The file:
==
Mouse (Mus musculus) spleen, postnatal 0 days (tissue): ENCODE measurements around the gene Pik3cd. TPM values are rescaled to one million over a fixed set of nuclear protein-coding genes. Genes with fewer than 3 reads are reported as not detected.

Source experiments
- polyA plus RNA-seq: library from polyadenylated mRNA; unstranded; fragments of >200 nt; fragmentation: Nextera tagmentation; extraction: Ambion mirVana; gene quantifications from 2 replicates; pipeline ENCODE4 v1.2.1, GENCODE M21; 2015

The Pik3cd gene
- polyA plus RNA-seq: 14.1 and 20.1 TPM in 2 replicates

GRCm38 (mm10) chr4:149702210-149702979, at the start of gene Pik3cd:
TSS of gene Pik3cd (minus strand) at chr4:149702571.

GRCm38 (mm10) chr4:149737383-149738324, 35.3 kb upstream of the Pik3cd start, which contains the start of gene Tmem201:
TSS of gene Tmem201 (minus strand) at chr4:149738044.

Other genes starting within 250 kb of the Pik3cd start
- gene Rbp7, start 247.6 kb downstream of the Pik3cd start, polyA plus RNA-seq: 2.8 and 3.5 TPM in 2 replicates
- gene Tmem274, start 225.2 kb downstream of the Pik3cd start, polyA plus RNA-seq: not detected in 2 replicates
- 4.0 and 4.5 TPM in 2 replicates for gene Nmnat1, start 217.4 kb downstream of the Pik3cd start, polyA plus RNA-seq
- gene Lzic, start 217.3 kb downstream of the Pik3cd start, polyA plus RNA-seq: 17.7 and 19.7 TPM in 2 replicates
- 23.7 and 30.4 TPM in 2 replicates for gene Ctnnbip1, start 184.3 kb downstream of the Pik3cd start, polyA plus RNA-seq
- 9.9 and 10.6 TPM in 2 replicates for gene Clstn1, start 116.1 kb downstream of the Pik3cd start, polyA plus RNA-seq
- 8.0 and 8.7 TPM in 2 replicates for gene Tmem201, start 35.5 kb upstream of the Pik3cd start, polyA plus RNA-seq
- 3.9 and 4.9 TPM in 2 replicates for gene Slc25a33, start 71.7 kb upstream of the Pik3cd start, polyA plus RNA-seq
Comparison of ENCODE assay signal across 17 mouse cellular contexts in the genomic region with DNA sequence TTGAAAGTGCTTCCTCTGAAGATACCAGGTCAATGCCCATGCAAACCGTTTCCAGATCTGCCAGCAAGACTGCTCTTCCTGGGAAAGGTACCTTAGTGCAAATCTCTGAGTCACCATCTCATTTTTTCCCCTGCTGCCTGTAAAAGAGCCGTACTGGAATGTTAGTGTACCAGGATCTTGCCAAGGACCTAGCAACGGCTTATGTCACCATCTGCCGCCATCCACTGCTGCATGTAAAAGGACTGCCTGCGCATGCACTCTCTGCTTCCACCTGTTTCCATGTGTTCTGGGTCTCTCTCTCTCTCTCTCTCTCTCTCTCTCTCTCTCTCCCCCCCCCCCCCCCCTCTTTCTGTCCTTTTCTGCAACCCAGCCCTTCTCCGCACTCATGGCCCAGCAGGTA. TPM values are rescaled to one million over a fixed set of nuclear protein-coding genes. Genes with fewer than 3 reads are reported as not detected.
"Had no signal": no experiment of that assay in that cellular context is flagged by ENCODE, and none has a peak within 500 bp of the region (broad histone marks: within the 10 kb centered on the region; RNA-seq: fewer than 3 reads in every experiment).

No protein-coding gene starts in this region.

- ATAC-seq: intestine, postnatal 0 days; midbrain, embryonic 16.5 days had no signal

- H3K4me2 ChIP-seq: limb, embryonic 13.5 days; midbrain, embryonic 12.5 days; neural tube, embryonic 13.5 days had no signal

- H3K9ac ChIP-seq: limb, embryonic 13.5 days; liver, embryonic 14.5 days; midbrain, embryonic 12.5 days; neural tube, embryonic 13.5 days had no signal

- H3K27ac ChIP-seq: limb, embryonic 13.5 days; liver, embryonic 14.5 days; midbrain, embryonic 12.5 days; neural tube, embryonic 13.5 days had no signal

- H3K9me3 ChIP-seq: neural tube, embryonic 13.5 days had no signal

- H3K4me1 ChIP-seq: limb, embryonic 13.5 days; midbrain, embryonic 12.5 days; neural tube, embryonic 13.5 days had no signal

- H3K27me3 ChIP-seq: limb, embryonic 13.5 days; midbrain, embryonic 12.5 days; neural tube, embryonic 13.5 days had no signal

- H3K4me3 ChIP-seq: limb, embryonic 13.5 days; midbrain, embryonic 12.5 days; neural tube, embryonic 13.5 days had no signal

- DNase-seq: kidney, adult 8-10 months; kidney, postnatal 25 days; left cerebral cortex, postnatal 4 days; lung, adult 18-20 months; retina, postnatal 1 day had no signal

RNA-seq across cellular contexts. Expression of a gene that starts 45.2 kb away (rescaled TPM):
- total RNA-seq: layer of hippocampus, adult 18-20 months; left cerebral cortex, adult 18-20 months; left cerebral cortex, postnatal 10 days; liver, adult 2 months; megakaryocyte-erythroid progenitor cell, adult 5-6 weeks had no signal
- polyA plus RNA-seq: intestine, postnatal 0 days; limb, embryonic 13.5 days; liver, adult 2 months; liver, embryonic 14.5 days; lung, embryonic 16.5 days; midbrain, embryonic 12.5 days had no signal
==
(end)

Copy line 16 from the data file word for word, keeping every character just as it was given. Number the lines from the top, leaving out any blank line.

- 9.9 and 10.6 TPM in 2 replicates for gene Clstn1, start 116.1 kb downstream of the Pik3cd start, polyA plus RNA-seq